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As political and social unrest swept across the Middle East in recent weeks, the world watched in stunned amazement as once unshakeable dictators, autocrats and royal families were challenged - or usurped altogether - in widespread protests from Bahrain to Libya.

Many market watchers immediately turned their attention to a pressing issue: the spiking price of oil.

Few discussed another problem, namely how the turmoil would affect the highly sensitive commercial property sector. Landlords watched nervously as business tenants stayed home from work, retail outlets closed, hotels shuttered their doors and factories ceased production.

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To make matters worse, most of the region has been embroiled in a sharp correction over the past 18 months, as the recession took its toll, hammering rental rates and property values by as much as 40 per cent in Dubai and Bahrain.

Widespread unrest certainly hasn't helped, says Ian Gladwin, Dubai-based chief executive of Middle East affairs for commercial property consultancy Cluttons LLP. And it's too early to tell how the strife will affect commercial property markets in the medium term.

Or, for that matter, which opportunities will emerge as the dust settles. As life returns to normal, particularly in Egypt, Mr. Gladwin predicts a flurry of major development to satisfy demand for commercial office space, but investors will still need to see clear signs of stability before taking the plunge.

Here, experts offer predictions for commercial property markets in countries where, to varying degrees, instability and unrest have become the new norm:


Before revolutionary protests: According to international property consultancy Colliers International, rent in high-end retail malls in Cairo averaged $630 (U.S.) a square metre last year - a 12 per cent dip from the year before. Premium offices rented for $260 a square metre with just a 1 per cent vacancy rate due to a drastic undersupply of space. Egypt's supply-starved market was dented far less by the global economic downturn compared with other parts of the Middle East, namely Dubai, Colliers notes. (By comparison, premium office rental rates in Toronto hovered around $262 a square metre, or $24.39 a square foot, in the fourth quarter of last year, with a 6.9 per cent vacancy rate, according to CB Richard Ellis.) "The demand for commercial accommodation has been growing and it's because Egypt set itself up as an outsourcing zone for other markets in the Gulf area," explains Nicholas Maclean, managing director, Middle East consultancy, for global real estate giant CB Richard Ellis.

The next two years: "Commercial demands will be halted until people know whether the unrest will be temporary and what government will replace the Mubarak regime," says Mr. Maclean. "Even if we go back to a similar regime as under the previous government, but the country is stable and growing, then I think that's okay for investors. We have a wait-and-see situation at the moment."

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Before mid-February anti-government protests: A recent CB Richard Ellis report characterized the commercial property situation in Bahrain as a "tenant's market," as oversupply continued to put downward pressure on office, hotel and retail rental rates, which dropped by as much as 8 per cent in parts of the kingdom in the fourth quarter of 2010.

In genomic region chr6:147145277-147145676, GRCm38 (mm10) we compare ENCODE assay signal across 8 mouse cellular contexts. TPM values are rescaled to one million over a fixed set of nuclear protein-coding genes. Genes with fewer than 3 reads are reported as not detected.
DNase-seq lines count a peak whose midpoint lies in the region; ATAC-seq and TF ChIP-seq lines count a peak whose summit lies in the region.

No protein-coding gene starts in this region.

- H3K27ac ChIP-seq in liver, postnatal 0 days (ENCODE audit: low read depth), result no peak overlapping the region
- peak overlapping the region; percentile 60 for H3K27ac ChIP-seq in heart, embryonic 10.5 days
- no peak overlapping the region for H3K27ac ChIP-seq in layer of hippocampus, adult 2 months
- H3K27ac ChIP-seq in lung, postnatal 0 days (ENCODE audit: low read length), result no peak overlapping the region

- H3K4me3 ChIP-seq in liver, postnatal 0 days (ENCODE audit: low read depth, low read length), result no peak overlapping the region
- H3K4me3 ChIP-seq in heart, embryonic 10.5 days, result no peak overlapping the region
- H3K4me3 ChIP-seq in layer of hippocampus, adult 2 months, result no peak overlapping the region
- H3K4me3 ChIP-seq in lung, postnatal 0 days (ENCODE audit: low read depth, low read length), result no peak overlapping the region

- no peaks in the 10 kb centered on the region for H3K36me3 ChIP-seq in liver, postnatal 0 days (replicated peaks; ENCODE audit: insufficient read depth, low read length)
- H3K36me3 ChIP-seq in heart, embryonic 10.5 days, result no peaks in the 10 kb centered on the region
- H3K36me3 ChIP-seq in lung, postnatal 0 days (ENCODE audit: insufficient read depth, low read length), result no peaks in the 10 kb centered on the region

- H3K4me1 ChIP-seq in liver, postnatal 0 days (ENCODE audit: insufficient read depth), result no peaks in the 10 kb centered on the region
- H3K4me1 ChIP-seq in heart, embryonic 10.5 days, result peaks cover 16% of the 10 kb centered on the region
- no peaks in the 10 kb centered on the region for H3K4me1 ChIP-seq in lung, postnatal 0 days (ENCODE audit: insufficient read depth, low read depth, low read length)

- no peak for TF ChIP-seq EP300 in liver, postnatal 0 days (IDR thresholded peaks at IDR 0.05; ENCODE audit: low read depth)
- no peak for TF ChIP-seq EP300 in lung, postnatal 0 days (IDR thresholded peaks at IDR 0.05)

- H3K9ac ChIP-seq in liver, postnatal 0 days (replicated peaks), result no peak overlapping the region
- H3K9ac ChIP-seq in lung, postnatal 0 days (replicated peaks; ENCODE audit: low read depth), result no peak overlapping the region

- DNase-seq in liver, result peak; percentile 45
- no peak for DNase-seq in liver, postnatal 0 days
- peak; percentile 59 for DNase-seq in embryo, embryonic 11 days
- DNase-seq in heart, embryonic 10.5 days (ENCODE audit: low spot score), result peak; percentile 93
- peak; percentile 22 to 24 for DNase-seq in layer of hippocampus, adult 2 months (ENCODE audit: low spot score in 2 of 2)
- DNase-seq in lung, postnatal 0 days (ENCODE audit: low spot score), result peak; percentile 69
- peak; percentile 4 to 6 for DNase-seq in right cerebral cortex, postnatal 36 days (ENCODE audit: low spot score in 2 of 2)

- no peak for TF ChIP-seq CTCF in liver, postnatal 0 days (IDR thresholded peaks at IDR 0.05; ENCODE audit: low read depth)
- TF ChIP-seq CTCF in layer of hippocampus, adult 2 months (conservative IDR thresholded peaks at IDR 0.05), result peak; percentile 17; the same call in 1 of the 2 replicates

The future: The situation - never as serious as that of Egypt or Libya - has calmed and isn't having a significant effect on commercial property markets, says Dominique Bourdais, London-based director at Colliers International. Despite the ease in protests, Mr. Bourdais paints a bleak picture of investment opportunities. "Bahrain is oversupplied, so forget about it for now," he says. "It's also a very small market."


Before revolutionary protests: "Tunisia saw an advantage for creating a base for companies that wanted to trade in Algeria or Libya," explains Mr. Maclean. Tunisia was also seen as a strong opportunity for property developers and investors based on its growing tourism industry. At least in the short term, hotels will suffer as questions about stability and attractiveness for tourists loom.

The future: "Tunisia has an opportunity to put itself back in a strong position because it wasn't particularly impacted by the global downturn and looks to much of Western Europe for investment," says Mr. Maclean. "I think if stability comes back, the interest in investment will come back to Tunisia and it will be business as usual."

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Before anti-government protests: According to CBRE data, average rents for prime office space in downtown Tripoli hovered at $365 (U.S.) a square metre last year, with vacancy rates low at 5 per cent due to an undersupply of premium inventory. Retail rental rates at Tripoli's top shopping malls topped out at $440 a square metre, with occupancy rates better than 90 per cent in many instances.

The future: What lies ahead for Libya is far less certain than for any of the countries mentioned here. As Mr. Bourdais explains, the relatively underdeveloped country boasts huge property opportunities, but a looming civil war makes any significant investment all but impossible in the short to medium term. "The residential market has reached the point where there's no revenue being generated, there's retail looting taking place and from the point of view of tourism, all the hotels have stopped taking bookings. Recovery is going to take a long time, and it's going to be untidy."

Special to The Globe and Mail

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